Achilles Tendinopathy Treatment and Recovery with AlterG.
Greetings, disciples. Some of you may have stopped believing that I would follow through on my promise to bring you part two of our critically acclaimed Achilles tendinopathy post. But please, don’t stop believing (hold on to that feeling). That’s right, today, we are tackling the Achilles monster with a vengeance. So gather ‘round, and let’s outline our plan of attack against that dreaded tendinous foe.
If, like me, you are well-versed in the art of cognitive dissonance when it comes to training and injuries, you probably breezed straight through that key “prevention period” that I outlined in my first Achilles post. If it’s any consolation, Achilles injuries have a nasty tendency of offering little warning before becoming full-fledged inflammatory leviathans of pain and woe. What begins with some casual morning crepitus (the best part of waking up, is crepitus in your heel!), can quickly snowball into debilitating pain, tightness, and dysfunction that, if ignored and “pushed through” can lead to full rupture. Now, I don’t mean to be unnecessarily alarmist here, but might I direct your attention towards the man whose legendary rupture gave the Achilles its name:
According to legend, when Achilles was born, his mother, in an effort to make him immortal, took Achilles to the Styx river and dipped him. She held him by one heel. The area where her fingers held him remained dry. As the heel was not touched by the waters of the Styx, it was the one vulnerable place on Achilles.
Achilles became the hero of many battles during the Trojan War. Paris, Prince of the Trojans, shot an arrow in the heel of Achilles. Because the heel was the one spot untouched by immortality, Achilles died.
The mythology of Achilles not only gives us the term ‘Achilles heel,’ the tendon connecting the heel to the calf muscles is named the ‘Achilles tendon.’
I recognize that it is unlikely that you will be engaged in a fierce archery battle any time soon (but I don’t know your life), but the point still stands: don’t neglect that Achilles! For those of you who have suffered a similar, albeit, less deadly fate as our friend, Achilles, all is not lost. Surgical repairs of tendon ruptures have generally favorable outcomes, and, here at AlterG, we have outlined a detailed, professional protocol to help rehab professionals get their post-surgical Achilles patients “up and running” ASAPP (as soon as physically possible)
Alright, at the risk of burying the lead here, I think it’s high-time I reveal the magic-bullet in Achilles relief. It’s not some fancy laser or special pill or ancient healing voodoo chant (though, we certainly aren’t discounting the power of a good voodoo chant). No, it seems that the old adage of “if it ain’t broke, don’t fix it” applies here to the number one tried and true method of Achilles mending: eccentric heel drops.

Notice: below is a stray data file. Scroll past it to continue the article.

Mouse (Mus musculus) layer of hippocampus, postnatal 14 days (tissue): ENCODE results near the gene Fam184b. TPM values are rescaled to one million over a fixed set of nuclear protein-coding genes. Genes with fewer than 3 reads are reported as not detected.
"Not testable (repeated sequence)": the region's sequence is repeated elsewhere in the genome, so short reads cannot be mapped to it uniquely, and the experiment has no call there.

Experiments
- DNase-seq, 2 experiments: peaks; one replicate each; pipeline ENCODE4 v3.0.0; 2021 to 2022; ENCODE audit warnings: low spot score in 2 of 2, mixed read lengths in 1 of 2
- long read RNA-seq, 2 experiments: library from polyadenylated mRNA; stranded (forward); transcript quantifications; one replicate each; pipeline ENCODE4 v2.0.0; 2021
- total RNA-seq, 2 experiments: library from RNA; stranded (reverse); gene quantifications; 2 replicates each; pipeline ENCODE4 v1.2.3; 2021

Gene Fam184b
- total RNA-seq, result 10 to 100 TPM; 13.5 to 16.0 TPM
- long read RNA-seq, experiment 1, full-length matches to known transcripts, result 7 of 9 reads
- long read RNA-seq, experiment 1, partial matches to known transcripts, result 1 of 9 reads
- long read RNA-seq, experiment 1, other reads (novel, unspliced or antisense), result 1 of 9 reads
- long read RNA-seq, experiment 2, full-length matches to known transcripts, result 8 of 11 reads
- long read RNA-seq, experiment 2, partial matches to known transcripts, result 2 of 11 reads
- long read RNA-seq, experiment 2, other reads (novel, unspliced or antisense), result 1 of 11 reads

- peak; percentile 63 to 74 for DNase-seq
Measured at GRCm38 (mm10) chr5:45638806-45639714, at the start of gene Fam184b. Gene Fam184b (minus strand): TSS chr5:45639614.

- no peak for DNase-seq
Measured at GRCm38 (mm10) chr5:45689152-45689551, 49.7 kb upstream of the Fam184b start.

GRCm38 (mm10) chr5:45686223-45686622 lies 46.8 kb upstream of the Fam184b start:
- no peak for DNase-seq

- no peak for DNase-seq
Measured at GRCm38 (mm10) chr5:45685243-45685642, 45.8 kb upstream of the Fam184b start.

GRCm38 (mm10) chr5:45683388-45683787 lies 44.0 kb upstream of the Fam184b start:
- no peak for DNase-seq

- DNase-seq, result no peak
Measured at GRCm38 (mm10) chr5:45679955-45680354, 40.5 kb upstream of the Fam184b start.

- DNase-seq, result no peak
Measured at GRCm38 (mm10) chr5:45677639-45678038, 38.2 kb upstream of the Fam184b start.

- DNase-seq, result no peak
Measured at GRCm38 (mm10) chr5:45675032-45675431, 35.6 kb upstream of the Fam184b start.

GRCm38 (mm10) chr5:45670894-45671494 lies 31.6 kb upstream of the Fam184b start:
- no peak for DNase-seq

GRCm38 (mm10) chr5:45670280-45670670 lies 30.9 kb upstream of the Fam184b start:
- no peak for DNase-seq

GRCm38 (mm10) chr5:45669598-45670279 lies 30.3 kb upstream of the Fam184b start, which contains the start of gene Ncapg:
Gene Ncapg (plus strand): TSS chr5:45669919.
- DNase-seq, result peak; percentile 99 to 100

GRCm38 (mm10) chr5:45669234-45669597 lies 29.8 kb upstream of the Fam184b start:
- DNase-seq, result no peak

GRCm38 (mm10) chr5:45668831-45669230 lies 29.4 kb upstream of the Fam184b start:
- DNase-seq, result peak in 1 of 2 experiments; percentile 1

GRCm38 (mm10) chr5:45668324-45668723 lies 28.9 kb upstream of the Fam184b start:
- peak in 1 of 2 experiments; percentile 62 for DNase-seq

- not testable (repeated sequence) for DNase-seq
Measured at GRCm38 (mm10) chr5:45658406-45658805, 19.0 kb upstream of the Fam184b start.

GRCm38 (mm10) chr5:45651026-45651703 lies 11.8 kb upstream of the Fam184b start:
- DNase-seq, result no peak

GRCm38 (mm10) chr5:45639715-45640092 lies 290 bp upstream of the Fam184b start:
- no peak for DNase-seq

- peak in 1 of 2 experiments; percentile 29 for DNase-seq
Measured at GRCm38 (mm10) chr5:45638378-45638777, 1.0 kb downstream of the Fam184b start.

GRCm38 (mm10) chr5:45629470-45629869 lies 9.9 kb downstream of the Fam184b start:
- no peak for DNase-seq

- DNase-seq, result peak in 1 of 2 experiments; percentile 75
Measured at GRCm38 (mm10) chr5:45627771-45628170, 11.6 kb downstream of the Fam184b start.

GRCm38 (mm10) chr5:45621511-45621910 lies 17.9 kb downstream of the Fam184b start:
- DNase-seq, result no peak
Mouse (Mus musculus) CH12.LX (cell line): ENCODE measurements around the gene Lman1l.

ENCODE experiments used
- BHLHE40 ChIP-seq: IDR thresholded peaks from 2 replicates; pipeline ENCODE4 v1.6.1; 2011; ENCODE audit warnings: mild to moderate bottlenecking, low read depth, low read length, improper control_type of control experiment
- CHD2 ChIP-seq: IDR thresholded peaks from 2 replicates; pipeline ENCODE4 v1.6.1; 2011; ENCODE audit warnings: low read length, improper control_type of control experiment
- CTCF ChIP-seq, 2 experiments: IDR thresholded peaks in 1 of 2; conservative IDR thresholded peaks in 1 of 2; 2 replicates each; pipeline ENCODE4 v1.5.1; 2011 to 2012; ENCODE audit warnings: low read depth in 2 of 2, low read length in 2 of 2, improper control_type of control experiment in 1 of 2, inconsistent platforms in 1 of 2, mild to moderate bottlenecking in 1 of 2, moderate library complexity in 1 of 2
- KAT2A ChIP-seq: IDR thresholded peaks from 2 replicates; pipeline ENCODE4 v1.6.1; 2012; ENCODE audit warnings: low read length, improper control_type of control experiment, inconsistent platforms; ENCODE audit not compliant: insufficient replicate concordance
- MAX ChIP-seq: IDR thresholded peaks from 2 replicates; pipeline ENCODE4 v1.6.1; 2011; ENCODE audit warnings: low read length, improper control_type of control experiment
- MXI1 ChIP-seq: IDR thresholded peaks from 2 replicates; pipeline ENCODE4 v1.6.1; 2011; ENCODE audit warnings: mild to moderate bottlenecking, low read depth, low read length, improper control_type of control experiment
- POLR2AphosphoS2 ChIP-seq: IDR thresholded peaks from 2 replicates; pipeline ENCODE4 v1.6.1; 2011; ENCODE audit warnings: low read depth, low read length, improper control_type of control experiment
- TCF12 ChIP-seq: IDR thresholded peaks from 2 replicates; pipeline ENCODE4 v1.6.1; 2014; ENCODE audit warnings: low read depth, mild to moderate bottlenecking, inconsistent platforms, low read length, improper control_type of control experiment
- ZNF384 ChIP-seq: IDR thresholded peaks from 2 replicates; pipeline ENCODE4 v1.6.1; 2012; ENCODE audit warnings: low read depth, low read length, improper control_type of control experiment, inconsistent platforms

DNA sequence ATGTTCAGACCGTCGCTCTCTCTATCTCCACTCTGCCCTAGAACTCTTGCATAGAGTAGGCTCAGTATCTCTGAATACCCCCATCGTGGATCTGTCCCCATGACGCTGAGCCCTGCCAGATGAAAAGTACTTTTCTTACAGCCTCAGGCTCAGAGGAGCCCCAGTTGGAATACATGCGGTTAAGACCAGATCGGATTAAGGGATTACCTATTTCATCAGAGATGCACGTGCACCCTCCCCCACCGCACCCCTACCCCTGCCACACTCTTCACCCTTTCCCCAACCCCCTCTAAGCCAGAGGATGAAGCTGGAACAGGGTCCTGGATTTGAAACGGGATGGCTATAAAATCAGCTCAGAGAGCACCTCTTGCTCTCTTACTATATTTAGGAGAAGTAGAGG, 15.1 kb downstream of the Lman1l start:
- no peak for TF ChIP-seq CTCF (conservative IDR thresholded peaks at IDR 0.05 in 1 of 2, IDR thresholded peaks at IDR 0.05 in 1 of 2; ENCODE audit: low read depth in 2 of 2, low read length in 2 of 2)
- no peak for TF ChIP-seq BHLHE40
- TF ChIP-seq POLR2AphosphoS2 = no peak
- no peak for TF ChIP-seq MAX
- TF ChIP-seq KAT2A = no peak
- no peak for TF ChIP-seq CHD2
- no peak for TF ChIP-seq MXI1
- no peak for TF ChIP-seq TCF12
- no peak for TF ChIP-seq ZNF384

“Great!” You say, “I have an eccentric neighbor who constructs elaborate lawn sculptures using nothing but old Furbies and gorilla glue. Am I already on my way to better Achilles health?” Well, no… We do salute your neighbor’s artistic endeavors, but we are referring to a different, more physical sort of eccentricity. Rather than trying to paint a picture with my words, I would like to direct your attention to this short video by the experts over at the Sports Injury Clinic, showcasing the proper eccentric technique. Bonus, you can totally jam out to the awesome background music while you learn!
One quick note: this technique is for those suffering from midportion Achilles tendinopathy, meaning the pain is centered higher up, around the soleus (lower calf muscle). For those who are suffering from insertional Achilles tendinopathy (pain is located down low, in the heel itself), eccentric heel drops should be performed on flat ground, so as not to over-stress the insertion point.
Alright, are you feeling empowered to strike back against that Achilles now? Remember, in the quest for Achilles relief, you must be diligent (to your exercises) and vigilant (to any changing symptoms or sharp pains). And above all, please, I implore you, no matter the trials and tribulations that your tendinous journey may bring, whether you are a just a small-town girl with midpoint pain or perhaps even a city boy with insertional inflammation, don’t you ever stop believing. And, of course, (heel) drop it like it’s hot.